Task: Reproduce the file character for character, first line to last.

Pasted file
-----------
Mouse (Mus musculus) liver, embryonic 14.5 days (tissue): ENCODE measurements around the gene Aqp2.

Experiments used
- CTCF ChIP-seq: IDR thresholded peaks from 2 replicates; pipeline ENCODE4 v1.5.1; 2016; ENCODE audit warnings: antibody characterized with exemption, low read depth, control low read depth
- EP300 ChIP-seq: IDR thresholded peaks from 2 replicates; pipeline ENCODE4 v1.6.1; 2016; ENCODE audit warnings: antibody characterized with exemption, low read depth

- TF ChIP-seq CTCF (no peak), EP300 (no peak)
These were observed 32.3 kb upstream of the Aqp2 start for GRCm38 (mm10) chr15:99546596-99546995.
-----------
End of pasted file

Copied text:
Mouse (Mus musculus) liver, embryonic 14.5 days (tissue): ENCODE measurements around the gene Aqp2.

Experiments used
- CTCF ChIP-seq: IDR thresholded peaks from 2 replicates; pipeline ENCODE4 v1.5.1; 2016; ENCODE audit warnings: antibody characterized with exemption, low read depth, control low read depth
- EP300 ChIP-seq: IDR thresholded peaks from 2 replicates; pipeline ENCODE4 v1.6.1; 2016; ENCODE audit warnings: antibody characterized with exemption, low read depth

- TF ChIP-seq CTCF (no peak), EP300 (no peak)
These were observed 32.3 kb upstream of the Aqp2 start for GRCm38 (mm10) chr15:99546596-99546995.